But here's the thing: while in theory this is everything I wanted, the execution left me wanting. This
Feb 04, 2019 rated it it was amazing
Shelves: 2019, fall-2019
Why do we cry? How do we cry? And what does it mean? A scientific, cultural, artistic examination by a young poet on the cusp of motherhood.
Jo Chang
Dec 19, 2019 rated it it was amazing
"It may interest you for a while to touch your swollen face, to peer into one bloodshot eye and another, but the beauty’s really in the movement, in watching your mouth try to swallow despair" (8)
Nov 24, 2019 rated it it was amazing
i saw Heather Christle do a reading at my grad program 5-6 years ago and she mentioned she was writing a book on crying and ever since then i've periodically googled "heather christle crying book" because i wanted to read it and then FINALLY IT WAS MINE her writing is wonderful and this book is excellent 10/10 would cry again <3 <3
Vincent Scarpa
Jun 02, 2019 rated it it was amazing
"I say book. I mean poem. I mean the way the landscape suddenly reveals itself in layers, a vertical light shining its connective beam from one moment to the next. An entry into — an awareness of — a dimension always present. Not always seen. I think if I can keep myself alive to it, it will keep me from going under."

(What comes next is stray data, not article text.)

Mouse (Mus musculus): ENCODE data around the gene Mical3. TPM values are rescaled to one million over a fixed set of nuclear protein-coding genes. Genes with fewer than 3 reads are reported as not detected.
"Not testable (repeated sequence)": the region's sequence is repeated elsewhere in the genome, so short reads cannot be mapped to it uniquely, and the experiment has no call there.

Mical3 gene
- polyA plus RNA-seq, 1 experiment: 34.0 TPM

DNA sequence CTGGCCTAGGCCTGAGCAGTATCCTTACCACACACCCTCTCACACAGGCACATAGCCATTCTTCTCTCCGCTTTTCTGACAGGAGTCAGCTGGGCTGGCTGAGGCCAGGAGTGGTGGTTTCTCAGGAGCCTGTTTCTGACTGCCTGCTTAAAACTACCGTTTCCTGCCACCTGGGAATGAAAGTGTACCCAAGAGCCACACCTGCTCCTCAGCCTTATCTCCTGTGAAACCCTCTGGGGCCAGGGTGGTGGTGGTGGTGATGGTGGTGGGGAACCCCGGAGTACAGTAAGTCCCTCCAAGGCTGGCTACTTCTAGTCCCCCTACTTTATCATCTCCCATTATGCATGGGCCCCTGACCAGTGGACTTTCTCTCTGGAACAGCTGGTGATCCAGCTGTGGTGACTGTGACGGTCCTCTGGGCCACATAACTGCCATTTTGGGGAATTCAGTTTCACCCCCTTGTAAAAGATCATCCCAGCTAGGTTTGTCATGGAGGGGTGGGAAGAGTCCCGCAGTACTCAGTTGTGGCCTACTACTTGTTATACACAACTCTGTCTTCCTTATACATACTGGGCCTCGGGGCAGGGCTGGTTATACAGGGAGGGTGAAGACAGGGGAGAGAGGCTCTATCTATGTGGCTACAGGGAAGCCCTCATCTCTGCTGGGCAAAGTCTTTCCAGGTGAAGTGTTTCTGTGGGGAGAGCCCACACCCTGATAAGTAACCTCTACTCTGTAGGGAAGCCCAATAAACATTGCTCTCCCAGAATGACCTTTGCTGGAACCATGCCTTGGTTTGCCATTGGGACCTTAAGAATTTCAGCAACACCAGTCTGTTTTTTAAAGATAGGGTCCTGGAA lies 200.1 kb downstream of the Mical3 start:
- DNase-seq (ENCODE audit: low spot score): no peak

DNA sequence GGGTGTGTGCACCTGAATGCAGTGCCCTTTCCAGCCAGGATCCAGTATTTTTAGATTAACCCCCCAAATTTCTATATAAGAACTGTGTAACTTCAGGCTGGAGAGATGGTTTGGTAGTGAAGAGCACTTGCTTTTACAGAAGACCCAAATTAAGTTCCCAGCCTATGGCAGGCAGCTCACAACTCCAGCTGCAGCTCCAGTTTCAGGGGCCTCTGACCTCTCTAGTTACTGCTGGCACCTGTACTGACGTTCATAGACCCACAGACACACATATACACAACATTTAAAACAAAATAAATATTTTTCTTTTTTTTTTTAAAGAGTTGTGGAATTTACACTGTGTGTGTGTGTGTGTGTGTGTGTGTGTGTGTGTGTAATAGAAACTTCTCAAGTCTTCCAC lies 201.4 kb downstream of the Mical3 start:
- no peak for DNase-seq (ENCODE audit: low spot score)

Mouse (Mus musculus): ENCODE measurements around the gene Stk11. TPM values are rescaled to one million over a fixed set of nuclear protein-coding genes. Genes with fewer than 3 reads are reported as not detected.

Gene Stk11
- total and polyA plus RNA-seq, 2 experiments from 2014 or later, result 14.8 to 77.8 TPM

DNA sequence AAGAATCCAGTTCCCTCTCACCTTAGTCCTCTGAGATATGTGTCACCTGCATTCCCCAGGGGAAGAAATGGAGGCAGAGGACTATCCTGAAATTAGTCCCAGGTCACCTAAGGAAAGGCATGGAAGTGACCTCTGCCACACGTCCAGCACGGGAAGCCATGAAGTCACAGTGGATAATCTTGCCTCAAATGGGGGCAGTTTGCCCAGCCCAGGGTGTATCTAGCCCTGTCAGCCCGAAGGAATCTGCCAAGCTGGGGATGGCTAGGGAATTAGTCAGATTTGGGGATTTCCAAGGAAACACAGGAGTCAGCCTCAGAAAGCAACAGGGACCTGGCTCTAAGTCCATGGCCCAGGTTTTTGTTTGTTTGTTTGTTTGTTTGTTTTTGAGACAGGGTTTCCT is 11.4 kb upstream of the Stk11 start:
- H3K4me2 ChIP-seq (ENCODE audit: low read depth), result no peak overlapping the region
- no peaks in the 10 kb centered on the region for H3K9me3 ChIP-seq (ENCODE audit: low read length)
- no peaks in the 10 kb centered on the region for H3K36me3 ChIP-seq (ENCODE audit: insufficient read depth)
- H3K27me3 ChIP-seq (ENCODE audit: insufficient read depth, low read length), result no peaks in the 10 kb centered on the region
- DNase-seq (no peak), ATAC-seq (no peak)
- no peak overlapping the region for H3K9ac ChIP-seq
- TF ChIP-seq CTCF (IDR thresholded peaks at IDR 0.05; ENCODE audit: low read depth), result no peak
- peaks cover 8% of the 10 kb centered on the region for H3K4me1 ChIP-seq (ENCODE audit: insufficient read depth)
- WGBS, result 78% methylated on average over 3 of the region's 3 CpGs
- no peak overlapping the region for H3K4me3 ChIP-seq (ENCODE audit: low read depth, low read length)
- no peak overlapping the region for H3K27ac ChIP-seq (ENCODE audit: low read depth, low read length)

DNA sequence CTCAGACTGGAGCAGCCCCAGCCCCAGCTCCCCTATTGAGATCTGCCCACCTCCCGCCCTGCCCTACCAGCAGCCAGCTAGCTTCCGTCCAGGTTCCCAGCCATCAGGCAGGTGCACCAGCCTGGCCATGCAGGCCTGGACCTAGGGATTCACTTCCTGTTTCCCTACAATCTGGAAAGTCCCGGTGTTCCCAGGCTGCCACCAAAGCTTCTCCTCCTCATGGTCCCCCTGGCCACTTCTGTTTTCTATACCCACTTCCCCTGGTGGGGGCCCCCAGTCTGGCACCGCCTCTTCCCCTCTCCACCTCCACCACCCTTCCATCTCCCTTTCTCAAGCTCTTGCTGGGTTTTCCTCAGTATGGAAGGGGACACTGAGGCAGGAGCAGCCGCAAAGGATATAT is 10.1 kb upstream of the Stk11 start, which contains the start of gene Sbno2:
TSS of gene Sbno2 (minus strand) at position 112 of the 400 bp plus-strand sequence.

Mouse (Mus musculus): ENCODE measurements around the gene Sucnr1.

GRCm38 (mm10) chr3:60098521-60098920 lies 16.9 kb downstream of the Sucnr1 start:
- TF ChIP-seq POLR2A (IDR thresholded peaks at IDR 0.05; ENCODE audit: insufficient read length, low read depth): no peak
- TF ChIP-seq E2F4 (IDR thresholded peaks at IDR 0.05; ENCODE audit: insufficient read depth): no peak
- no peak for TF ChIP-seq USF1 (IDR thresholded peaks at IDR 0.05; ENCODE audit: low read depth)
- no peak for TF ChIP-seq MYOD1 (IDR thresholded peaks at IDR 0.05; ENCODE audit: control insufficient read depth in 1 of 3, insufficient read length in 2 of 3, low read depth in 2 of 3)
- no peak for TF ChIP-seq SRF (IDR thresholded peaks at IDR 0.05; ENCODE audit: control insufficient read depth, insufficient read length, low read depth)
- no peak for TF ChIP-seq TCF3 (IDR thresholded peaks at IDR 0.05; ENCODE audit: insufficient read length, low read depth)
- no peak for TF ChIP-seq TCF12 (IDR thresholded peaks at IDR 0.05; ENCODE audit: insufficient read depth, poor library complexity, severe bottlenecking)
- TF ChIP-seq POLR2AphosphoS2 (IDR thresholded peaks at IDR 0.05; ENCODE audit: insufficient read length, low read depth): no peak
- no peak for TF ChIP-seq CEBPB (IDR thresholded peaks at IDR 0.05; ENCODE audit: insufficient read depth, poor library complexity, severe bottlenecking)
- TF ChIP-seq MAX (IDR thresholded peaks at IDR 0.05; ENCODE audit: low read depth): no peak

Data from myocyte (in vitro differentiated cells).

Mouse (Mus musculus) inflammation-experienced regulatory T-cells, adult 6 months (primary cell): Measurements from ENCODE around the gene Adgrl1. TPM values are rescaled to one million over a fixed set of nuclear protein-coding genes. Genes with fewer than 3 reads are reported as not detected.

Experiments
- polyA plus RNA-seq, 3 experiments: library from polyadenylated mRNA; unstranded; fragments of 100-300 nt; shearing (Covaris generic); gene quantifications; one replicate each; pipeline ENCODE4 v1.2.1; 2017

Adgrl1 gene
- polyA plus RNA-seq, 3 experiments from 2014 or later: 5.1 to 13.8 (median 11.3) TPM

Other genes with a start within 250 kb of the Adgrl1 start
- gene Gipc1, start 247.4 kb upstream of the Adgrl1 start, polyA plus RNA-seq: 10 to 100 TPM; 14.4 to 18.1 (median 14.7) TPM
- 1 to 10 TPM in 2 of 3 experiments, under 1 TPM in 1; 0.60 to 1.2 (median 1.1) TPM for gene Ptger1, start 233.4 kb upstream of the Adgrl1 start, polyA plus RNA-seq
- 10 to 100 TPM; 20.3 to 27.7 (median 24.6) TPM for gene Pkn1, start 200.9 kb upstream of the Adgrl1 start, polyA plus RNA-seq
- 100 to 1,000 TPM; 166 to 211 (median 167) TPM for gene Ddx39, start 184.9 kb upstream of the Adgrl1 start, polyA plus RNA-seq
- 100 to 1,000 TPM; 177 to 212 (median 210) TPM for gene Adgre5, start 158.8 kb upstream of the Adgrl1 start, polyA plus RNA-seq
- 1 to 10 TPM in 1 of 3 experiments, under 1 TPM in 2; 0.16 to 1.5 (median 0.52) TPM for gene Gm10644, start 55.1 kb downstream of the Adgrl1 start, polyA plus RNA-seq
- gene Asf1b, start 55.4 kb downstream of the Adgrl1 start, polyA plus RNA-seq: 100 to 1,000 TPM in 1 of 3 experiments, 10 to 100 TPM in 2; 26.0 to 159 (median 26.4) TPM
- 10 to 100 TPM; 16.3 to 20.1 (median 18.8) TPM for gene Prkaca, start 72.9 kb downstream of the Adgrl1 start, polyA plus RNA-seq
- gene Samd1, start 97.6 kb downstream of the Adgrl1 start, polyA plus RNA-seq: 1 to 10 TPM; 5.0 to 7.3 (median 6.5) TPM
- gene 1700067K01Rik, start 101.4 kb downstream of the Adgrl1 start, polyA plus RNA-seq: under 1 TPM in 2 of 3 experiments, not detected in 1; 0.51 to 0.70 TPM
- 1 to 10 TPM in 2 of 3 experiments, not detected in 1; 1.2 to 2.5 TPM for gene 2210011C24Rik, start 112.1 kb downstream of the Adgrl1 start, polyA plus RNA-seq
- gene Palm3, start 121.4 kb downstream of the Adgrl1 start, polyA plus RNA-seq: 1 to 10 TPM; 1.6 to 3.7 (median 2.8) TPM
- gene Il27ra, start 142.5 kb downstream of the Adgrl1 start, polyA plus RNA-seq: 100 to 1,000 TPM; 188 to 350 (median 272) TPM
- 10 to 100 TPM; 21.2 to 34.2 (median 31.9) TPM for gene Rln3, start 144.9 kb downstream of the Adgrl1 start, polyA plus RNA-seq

Nothing less than a book which recreates the terms by which one might, somehow, live.
Oct 09, 2019 rated it really liked it
Fascinating and deeply moving. This fragmentary examination of tears expertly mixes poetic thought, science, and the author's own relationship to sadness, joy, and crying. Everyone who has ever cried should read this book.
Nov 26, 2019 rated it it was amazing
I was not expecting the format, but I really liked how she approached the weaving together of her own experiences with detours into research and experiences of crying. Christle is a poet and that shows in this volume.

A few quotes that I had marked in the book:
"The car is a private crying area. If you see a person crying near a car, you may need to offer help. If you see a person crying inside a car, you know they are already held." (<--crying in the car is definitely my jam)

"Most crying
Nov 10, 2019 rated it really liked it